The institute's scientists can stream this array from a ship or install it on the seafloor (where it is battery powered). The seafloor receiving system consists of 12 hydrophones with a reception band of 10 to 1,000 Hz. The vertically oriented array is 70 m in length and can work as deep as 500 m. The array has sensors to measure depth and tilt angle to compensate for these variables in signal processing. Through use of buoys, the acoustic data can be transmitted by radio to a remote station up to 10 miles away.
The institute's scientists and engineers have sent acoustic signals over a 500 km path to determine losses for both vertical and horizontal paths. These data are useful for development of acoustic tomography. The institute's technical personnel are cooperating with Dr. Lynch of the Woods Hole Oceanographic Institute (WHOI) in this work. Mr. Craig Dorman, Director of WHOI, and representatives of Science Applications International Inc. (SAIC) have visited this laboratory.
The institute hopes to do work in the Arctic Basin for long range acoustic tomography (perhaps in cooperation with Mr. Walter Munk's program). The Russian equipment will be set up at North Island in Franz Joseph Land. In addition, the institute plans to do shallow water propagation variation studies in the Barents Sea.
Academician Alexei Bunkin described some very new work the institute is doing with an optical-acoustic communication system between submarines and aircraft. The aerial platform would use a very high power, modulated laser directed at a very small area of the sea surface. The power output of the laser would be high enough to create mechanical surface roughness that could be sensed by the submerged platform. Through signal analysis of the aperiodic surface roughness, the intelligence would be pulled out of the surface noise.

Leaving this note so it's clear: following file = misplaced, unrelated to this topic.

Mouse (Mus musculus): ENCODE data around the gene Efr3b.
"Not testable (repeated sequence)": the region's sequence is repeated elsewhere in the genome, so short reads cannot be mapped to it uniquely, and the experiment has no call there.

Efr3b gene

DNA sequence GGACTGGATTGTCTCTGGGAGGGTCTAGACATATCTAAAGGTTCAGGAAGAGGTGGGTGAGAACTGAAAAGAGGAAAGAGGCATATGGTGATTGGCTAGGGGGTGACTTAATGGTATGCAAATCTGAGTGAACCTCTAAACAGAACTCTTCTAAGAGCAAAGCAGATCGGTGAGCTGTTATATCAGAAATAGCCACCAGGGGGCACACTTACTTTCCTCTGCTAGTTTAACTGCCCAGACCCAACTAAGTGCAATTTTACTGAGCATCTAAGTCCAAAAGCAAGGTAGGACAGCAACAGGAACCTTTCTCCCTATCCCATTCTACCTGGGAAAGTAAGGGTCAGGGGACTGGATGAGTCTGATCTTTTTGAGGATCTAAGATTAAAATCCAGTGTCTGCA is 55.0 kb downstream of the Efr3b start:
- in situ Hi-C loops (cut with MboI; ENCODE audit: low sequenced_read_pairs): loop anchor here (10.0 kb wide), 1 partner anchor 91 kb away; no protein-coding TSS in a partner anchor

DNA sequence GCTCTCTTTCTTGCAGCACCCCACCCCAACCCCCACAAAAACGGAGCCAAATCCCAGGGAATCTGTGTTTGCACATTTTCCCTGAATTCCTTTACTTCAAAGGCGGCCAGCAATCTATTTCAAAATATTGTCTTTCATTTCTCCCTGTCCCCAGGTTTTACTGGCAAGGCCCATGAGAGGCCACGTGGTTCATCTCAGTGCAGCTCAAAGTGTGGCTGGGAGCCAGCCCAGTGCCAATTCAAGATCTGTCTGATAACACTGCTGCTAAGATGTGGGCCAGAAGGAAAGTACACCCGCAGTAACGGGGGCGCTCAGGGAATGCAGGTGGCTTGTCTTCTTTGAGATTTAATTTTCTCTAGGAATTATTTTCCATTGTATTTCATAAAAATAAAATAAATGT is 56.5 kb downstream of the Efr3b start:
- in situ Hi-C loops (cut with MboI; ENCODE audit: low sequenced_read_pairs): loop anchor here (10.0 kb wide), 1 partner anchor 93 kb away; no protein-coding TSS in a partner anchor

The submerged platform would use an upward directed very high frequency (100s of MHz) sound source to create a similar roughness on the sea surface. This would be detected by a high frequency, cross-polarized radar. The aperiodic roughness pattern would then be converted into a communications signal.
To date, this concept has been tested from an aircraft at very low altitudes.
While it is clear that most of the work presented to the team was originally supported by major Soviet Navy efforts to successfully do nonacoustic antisubmarine warfare (ASW), the end of the Cold War has provided an opportunity to channel a lot of this enormous investment into civil applications. If these laser systems can be put into service for a reasonable price, then they could find wide use for commercial fisheries development and marine pollution detection and monitoring.
The low frequency acoustics work, which contributes to the current international effort in acoustic tomography, will be vital in helping to understand the global climate system in terms of ocean warming and cooling.
As with some of the team's other site visits, the information given to the team was very interesting and often surprising. As scientists and engineers, team members could certainly appreciate the emergence of so many things that had not been revealed previously. Unfortunately, much of this information was not relevant to the WTEC charter for assessing deep submergence technologies in the former Soviet Union. This was not the fault of the institute's representatives, but was due to the team's uncertainty about which organizations do what in present-day Russia.
. 1990. A descriptive book. The Wave Phenomena Department is described on pages 25 to 29.
"Uses of Lidars for ocean remote sensing." Briefing paper.